New clashes between youths and police were reported Friday in the cities of Annaba, Oran, Bouira and Bejaia. El Watan newspaper's Web site showed a photo of a barricade in flames on a main avenue of the city of Tizi Ouzou.
Youths in the North African nation have been rioting for days following sudden price hikes for staples including sugar, flour and oil. There is also generalized frustration that Algeria's abundant gas and oil resources have not translated into broader prosperity.
Many officers patrolled outside mosques in the tense working-class neighborhood of Bab el-Oued, which was calm Friday after days of violence.
An imam who said Friday prayers on Algeria's national radio called for calm, saying serenity is one of Allah's graces and must be preserved -- especially in a country like Algeria, which is still recovering from an Islamic insurgency.
After keeping silent at first, Algeria's government spoke out about the unrest on Friday -- with Sports and Youth Minister Hachemi Djiar calling on angry youths to avoid vandalism and to "dialogue in a peaceful, civilized way."
Violence "has never brought results, either in Algeria or elsewhere, and our young people know that," Djiar said.
The opposition party RCD issued a statement Friday insisting it had "incessantly put out warnings, throughout its structures, about the gravity of the social and political crisis that is dragging on for ages in Algeria."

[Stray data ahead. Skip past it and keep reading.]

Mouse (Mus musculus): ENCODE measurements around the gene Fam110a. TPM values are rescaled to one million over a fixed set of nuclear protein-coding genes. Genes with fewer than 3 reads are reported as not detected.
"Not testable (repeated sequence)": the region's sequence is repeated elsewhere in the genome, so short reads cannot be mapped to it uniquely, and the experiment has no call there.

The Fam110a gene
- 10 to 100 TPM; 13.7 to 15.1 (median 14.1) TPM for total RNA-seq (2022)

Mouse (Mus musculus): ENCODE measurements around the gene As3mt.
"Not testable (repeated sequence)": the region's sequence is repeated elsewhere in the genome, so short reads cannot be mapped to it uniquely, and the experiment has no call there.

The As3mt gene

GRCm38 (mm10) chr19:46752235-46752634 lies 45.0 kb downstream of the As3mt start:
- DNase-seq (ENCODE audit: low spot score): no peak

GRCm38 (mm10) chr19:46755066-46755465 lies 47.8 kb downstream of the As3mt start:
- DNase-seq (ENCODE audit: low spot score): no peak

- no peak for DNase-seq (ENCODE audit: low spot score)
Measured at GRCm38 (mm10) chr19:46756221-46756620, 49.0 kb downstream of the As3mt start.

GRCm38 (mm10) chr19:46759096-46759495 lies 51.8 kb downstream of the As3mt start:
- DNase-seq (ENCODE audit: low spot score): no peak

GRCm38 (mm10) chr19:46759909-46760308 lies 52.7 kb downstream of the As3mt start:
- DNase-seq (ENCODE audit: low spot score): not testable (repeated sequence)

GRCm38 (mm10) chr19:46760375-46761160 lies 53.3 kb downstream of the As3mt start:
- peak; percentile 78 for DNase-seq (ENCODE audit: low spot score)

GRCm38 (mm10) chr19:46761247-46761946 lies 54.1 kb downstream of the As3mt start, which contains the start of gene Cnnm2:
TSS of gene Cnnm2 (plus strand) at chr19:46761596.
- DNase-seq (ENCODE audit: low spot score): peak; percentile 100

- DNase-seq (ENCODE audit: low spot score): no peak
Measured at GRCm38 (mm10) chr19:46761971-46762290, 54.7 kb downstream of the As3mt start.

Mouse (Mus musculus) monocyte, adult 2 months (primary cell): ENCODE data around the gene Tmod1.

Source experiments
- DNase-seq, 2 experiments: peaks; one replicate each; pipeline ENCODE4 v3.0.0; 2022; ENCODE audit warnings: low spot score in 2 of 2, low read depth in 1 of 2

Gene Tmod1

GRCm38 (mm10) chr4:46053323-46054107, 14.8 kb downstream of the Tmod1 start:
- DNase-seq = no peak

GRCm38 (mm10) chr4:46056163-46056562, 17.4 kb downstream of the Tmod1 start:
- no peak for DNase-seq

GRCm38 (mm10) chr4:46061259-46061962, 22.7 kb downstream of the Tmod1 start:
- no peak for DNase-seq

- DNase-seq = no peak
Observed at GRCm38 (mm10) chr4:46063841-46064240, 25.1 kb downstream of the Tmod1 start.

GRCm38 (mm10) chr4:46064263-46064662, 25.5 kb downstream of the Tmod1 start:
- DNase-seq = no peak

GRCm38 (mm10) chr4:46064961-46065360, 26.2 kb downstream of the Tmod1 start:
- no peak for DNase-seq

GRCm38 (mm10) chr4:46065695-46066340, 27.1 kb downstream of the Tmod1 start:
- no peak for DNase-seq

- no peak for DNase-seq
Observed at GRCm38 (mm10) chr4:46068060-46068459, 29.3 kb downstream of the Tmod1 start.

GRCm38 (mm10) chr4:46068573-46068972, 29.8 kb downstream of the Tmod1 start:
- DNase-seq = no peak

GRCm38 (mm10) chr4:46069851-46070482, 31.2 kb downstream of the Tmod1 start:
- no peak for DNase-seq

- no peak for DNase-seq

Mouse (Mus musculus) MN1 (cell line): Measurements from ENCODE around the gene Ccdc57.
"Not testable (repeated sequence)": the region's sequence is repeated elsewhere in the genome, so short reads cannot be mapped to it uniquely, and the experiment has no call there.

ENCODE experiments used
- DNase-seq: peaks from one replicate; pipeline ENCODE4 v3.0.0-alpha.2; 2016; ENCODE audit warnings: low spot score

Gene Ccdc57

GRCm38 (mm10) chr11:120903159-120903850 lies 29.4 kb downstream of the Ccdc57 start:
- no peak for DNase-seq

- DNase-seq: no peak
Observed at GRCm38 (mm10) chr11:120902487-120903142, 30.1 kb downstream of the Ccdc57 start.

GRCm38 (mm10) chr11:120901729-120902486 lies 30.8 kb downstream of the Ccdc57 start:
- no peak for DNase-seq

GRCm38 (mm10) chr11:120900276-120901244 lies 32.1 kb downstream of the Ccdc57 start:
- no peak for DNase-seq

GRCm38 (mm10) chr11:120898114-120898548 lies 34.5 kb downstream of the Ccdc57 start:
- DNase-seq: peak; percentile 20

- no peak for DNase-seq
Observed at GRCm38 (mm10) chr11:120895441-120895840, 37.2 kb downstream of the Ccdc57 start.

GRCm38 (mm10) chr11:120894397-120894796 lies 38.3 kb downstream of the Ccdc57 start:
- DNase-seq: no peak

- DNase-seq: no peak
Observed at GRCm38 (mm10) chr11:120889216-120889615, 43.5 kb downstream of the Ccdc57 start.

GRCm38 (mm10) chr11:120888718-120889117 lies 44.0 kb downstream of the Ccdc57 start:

Violence raged in the country throughout the 1990s after the army canceled 1992 elections that fundamentalists were expected to win. Up to 200,000 people were killed. Bombings and ambushes by extremists continue today, though they are more sporadic.
Algeria's government has stayed largely silent on the riots that have spread this week, while state-run radio and television have cast them as being carried out by isolated groups.
Meanwhile, independent newspapers portrayed the rioters as expressing a generalized malaise. Officially, unemployment is around 11 percent in Algeria, though some researchers say it is more than double that figure.
Commerce Minister Mustapha Ben Bada announced a Cabinet meeting Saturday to search for ways to limit the price hikes in staple foods.
Amid the unrest, Algeria's sports minister canceled football matches scheduled for Friday.
On Thursday, police helicopters circled over Algiers, and stores closed early. Youths torched government buildings, threw stones at police and shouted "bring us sugar!"
Neighboring Tunisia has also seen violent protests in recent weeks over unemployment, leading to three deaths.